Development is rampant all along the Mediterranean, whether in Egypt, Israel, or Lebanon, where scuba divers find no life. But building projects in Turkey put additional stress on Mediterranean Monk Seals (Monachus monachus) already listed by the International Union For the Conservation of Nature (IUCN) as being critically endangered.
Two pups that survived a heavy storm, during which they were separated from their mother, were discovered and relocated to a rehabilitation center in Foca, along the North Aegean coast.
The two pups separated from their mother would badly dehydrated when discovered. After 48 hours of crashing into rocks, their bellies, jaws and flippers were also badly injured. They were finally discovered in Bozyazı and Kaş and have since been nurtured back to good, sound health.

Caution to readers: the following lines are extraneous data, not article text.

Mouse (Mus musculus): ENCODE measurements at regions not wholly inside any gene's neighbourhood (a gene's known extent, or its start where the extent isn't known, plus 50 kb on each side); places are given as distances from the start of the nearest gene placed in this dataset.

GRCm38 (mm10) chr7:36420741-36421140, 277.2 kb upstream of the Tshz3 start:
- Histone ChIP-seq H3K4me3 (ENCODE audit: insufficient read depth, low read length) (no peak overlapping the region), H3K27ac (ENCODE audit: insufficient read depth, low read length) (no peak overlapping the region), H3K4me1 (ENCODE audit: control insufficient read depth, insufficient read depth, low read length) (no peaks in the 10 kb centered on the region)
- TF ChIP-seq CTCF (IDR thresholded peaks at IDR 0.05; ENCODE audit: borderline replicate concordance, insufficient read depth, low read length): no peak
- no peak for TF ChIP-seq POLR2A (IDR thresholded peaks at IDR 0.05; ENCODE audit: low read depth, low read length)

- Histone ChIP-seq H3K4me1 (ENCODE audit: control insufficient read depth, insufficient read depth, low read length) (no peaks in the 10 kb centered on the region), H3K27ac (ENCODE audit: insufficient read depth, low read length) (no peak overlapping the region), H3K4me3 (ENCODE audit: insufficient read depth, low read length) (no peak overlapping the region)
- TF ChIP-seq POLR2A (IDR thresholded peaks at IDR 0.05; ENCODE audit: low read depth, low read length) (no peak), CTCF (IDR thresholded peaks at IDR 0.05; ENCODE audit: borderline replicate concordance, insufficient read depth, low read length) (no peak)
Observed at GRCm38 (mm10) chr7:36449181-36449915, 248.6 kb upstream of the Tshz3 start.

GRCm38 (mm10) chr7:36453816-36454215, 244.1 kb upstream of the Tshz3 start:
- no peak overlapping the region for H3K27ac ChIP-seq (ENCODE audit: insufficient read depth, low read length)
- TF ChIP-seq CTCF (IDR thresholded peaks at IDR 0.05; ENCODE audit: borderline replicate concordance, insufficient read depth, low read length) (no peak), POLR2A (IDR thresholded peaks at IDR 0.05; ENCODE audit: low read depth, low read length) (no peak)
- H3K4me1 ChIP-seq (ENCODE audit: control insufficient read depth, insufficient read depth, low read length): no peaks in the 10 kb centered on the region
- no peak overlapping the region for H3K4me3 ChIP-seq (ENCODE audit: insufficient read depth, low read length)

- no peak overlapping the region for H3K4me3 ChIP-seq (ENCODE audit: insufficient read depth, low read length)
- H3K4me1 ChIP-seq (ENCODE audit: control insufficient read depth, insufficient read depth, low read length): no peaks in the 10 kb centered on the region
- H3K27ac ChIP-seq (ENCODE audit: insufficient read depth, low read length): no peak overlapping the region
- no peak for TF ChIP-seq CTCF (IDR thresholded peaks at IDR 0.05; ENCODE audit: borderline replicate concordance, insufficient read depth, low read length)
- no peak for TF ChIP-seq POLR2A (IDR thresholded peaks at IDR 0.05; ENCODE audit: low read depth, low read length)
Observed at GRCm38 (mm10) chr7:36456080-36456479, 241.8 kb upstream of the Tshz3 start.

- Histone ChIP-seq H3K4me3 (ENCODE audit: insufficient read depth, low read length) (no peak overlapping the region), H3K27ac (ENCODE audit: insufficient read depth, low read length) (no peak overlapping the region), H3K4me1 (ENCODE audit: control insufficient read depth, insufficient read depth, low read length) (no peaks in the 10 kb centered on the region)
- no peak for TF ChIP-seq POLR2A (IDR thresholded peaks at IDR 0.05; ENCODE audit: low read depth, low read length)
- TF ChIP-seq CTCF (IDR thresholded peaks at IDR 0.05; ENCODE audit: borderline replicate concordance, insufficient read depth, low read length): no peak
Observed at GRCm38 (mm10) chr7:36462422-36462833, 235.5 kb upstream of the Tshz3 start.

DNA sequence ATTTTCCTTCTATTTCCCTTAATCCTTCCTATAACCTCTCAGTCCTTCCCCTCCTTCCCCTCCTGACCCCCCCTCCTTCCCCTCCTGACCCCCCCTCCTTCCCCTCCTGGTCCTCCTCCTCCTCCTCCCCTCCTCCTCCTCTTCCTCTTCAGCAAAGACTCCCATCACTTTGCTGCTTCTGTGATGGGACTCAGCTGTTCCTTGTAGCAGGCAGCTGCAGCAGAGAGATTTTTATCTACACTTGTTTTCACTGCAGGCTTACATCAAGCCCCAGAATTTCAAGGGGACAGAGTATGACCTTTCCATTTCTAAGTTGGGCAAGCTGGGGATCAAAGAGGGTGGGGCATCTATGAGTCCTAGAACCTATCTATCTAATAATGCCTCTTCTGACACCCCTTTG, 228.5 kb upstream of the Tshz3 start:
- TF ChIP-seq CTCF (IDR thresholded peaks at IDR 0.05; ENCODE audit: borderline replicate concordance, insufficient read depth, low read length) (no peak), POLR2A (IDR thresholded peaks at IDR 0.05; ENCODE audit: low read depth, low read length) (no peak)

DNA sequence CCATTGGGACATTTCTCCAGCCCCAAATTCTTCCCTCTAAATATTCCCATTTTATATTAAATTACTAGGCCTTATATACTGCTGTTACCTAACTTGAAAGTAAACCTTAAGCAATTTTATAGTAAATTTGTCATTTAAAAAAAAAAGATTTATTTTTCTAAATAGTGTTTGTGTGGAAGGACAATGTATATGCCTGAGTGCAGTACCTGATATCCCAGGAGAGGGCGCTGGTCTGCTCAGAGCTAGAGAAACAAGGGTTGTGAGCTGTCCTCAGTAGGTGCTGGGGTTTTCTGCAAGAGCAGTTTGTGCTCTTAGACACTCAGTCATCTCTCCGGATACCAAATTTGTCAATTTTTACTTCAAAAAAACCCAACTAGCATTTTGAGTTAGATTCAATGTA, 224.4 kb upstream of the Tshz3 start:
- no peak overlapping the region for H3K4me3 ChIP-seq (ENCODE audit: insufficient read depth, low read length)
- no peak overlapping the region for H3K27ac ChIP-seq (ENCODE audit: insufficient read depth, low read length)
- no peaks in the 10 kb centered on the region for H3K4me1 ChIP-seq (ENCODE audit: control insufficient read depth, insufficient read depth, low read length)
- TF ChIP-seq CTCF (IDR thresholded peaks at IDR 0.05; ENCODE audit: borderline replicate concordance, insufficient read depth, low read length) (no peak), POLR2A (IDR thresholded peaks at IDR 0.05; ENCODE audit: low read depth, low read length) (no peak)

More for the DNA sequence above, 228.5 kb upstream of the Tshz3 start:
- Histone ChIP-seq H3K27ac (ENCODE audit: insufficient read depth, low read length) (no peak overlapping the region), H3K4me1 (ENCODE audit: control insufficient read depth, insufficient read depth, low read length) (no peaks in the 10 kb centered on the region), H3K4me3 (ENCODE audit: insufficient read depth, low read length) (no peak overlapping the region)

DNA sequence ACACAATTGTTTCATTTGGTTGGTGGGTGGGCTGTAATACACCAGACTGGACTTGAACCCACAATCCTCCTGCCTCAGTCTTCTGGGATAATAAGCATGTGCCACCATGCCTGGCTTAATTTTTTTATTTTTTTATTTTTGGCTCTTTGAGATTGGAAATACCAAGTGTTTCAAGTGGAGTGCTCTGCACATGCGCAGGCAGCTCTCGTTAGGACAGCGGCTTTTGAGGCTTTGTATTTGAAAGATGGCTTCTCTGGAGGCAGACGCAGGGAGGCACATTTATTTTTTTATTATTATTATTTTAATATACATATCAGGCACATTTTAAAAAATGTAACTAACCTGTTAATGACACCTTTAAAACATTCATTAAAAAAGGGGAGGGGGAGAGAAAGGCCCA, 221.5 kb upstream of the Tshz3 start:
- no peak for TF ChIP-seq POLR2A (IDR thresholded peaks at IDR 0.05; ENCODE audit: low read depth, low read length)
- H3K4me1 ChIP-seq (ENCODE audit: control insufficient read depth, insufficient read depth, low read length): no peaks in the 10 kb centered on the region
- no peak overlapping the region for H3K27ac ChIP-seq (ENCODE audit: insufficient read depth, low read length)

They are two of only 100 seals left in Turkey.
Previously, Turkish fishermen were blamed for dwindling seal populations, but according to the World Wildlife Fund (WWF), fishermen in the outer Gulf of Izmir and the Cilician Basin now protect monk seals. This has in turn led to improved fish stock and a stronger source of livelihood.
Elsewhere in Turkey, development and tourism pose the biggest threat to the peace and relative isolation that Monk seals require in order to breed and rear their young. Almost every inch of the coast is now accessible to human encroachment, which increasingly shrinks the seals’ habitat.
The Underwater Research Society claims that the only way to save the seals is to save the Mediterranean.
Between Marmaris and Datca, Treehugger reports that the tourism sector has petitioned for 200 bays previously closed to development to now open up. Critics worry that this is be shortsighted move – without significant financial gain – that would both destroy the region’ aesthetics, and further endanger the almost extinct seal.
IUCN estimates that there are fewer than 250 mature Mediterranean Monk seals left in the world.
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